The approach ways to the bridge were completed by 1921, and work started almost immediately on preliminary work. It was the largest bridge on the railway, standing 23 m above the riverbed, and consisting of 7 x 31 m spans. It was built to handle standard gauge. It cost 94,000 pounds, took just over 2 years (March 1924 – May 1926) to finish and was built without a fatality. Over 500 men worked on the project.

Work was delayed by flooding for a period during 1925. The competence of the work was such that the supports, stressed 20 times above the current requirement, could still be used to carry a modern railway.

The construction work gave a boost to the town. Engineers and steelworker stayed at O’Shea’s boarding house (across from the station) or at Madge Thor’s, near the riverside pumping station. Paddy Burns took Madge’s over in 1925 (Madge had died in 1922) and provided board and good meals for 30 shillings ($3) per week. The men were “better off than the average working man”(apart from the crude camping facilities).

It was a “happy camp”, where food and entertainment were available. Hourly pay for leading hand rigger was two shillings and seven pence halfpenny (six pounds, five shillings and ten pence halfpenny (six pounds, five shillings and ten pence ($12.59) per 48 hour week), so there was enough money left to buy items like onion, potatoes, whisky and beer.

Unless you lived at one of the boarding houses, you and your mates cooked in camp ovens over an open fire – wood was an essential items, but the prospect of gathering enough for nightly cooking, after a hard day’s yakka, wasn’t appealing. Very little machinery was used during construction – it all depended on the efforts of the brawny to ensure things went where they were supposed. Paddy Quinn, the general foremen, kept tight control over proceedings, ensuring high safety standard.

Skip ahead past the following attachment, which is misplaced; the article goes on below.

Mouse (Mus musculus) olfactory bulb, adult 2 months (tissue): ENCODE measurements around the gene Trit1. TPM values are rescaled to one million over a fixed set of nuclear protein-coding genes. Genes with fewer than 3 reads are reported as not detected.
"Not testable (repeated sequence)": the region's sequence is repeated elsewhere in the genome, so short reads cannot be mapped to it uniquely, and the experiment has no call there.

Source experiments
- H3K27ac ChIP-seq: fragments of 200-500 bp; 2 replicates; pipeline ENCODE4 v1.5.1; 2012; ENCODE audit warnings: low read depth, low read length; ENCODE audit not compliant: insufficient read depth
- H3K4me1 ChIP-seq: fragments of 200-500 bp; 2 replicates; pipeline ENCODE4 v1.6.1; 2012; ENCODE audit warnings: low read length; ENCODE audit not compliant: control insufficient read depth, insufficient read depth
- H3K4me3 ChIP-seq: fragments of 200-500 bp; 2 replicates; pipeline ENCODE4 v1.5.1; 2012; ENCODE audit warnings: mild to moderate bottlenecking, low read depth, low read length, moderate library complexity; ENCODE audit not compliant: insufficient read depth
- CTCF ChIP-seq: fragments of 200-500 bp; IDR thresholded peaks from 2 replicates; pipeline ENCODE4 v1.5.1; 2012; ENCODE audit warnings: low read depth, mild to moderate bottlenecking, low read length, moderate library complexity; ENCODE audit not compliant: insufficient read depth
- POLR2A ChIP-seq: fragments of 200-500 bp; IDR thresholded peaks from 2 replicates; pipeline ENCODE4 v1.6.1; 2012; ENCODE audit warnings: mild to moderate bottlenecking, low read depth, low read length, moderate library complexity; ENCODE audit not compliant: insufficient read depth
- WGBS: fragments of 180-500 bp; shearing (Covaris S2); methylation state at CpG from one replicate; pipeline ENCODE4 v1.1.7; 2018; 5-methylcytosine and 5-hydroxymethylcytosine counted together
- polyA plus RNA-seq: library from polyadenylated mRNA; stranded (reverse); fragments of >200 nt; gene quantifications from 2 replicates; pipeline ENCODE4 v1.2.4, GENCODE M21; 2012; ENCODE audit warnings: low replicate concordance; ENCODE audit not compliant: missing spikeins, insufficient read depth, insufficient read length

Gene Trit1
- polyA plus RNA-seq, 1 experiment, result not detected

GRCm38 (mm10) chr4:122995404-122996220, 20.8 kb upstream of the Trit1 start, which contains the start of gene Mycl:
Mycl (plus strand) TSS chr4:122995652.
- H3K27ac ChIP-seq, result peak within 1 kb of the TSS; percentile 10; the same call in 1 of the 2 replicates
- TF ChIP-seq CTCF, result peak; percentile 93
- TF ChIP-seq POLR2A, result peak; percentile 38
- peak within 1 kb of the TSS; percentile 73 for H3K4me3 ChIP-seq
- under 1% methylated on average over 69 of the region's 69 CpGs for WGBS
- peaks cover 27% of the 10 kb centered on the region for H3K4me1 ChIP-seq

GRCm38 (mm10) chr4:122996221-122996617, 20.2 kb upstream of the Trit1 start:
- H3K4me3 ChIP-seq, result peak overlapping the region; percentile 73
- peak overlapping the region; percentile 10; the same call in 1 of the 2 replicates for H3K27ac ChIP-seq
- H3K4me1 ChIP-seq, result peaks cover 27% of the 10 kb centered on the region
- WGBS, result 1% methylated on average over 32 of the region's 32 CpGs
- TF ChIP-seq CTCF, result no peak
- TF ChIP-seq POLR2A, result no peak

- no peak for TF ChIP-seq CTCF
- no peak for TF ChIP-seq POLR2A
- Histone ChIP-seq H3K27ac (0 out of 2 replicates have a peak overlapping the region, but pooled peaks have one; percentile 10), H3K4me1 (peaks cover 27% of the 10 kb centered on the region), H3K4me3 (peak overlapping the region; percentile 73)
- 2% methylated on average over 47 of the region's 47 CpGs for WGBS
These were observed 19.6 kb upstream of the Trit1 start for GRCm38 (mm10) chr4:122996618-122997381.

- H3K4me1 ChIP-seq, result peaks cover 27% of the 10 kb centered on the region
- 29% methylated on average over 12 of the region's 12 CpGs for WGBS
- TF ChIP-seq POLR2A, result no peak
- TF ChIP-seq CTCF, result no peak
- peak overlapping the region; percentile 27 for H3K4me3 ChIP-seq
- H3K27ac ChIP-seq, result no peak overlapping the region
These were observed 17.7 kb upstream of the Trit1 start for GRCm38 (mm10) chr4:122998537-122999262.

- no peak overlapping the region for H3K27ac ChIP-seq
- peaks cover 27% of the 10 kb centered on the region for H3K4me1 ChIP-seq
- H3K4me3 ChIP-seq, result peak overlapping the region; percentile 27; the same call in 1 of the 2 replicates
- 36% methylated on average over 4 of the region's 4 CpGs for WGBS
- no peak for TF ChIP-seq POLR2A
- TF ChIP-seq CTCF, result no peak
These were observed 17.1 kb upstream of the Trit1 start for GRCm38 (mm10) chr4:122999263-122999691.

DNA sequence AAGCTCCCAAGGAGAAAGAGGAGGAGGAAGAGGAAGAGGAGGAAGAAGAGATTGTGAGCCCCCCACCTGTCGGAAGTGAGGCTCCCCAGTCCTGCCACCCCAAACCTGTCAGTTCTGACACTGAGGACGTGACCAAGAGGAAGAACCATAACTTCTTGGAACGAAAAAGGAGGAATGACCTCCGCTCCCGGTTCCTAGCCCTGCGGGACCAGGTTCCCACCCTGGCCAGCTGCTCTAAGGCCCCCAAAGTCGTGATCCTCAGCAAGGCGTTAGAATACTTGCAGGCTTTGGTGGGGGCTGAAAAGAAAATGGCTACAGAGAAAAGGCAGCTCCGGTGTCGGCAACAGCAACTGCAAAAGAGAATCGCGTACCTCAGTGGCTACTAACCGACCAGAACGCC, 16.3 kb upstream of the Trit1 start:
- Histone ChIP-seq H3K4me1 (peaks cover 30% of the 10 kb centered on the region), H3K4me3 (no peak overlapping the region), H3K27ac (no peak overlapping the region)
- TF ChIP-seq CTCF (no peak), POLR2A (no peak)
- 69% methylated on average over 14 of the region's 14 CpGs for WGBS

With F.R.Morris as engineer the bridge was completed for the first unofficial train to cross on Christmas Eve 1925. The bridge officially opened on January 21, 1926.

 

Men working on the flying fox 10.03.1925
Men working on the flying fox 10.03.1925
Second Girder 24.09.1925
Second Girder 24.09.1925
Construction of the bridge 22.09.1925
Men working on the flying fox 10.03.1925
Building the Piers
 Building the Piers

1, 2, 4 Katherine Historical Society Collection: Henry Scott Collection, Commonwealth of Australia – Complied by Information & Public Relations Branch Department of the Northern Territory – Official Opening Flyer February 6 1976

3 Northern Territory Archive Service: A History of Public Works In the Northern Territory from 1824 – draft Manuscript by George Redmond August 2001 

Photographs: Department of Land Planning and Environment – Sandra Patterson and Adrian Croft

Oral History: Ross Christie – Department of Lands Planning and Environment

The Low Level Bridge: Katherine Historical Society Photograph – Toni Tapp Coutts

The Railway Bridge: The Railway Bridge Album  KHS – reference 1972.54

All written material from the Katherine Historical Society Data Base

All other photos otherwise acknowledged

The Museum

Located only 3km from the Katherine Post Office on the way to Katherine Gorge is the fascinating Katherine Outback Heritage Museum - a 'must see' tourist stop to visitors of this region. Share our yesterday’s today!

Latest News

21 February 2017

Get in touch

Lot 2922, Gorge Rd
Katherine NT 0850

P. 08 8972 3945
F. 08 8972 3946
E. kamuseum@bigpond.net.au

Opening Hours

Open Daily

Wet Season Hours Apply and Vary

 Admission Fees Apply